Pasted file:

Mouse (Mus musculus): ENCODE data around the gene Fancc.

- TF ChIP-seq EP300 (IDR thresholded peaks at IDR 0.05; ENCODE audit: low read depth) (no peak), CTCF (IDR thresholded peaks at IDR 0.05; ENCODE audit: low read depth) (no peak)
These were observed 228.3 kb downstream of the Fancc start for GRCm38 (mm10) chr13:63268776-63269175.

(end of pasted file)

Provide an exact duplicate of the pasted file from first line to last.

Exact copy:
Mouse (Mus musculus): ENCODE data around the gene Fancc.

- TF ChIP-seq EP300 (IDR thresholded peaks at IDR 0.05; ENCODE audit: low read depth) (no peak), CTCF (IDR thresholded peaks at IDR 0.05; ENCODE audit: low read depth) (no peak)
These were observed 228.3 kb downstream of the Fancc start for GRCm38 (mm10) chr13:63268776-63269175.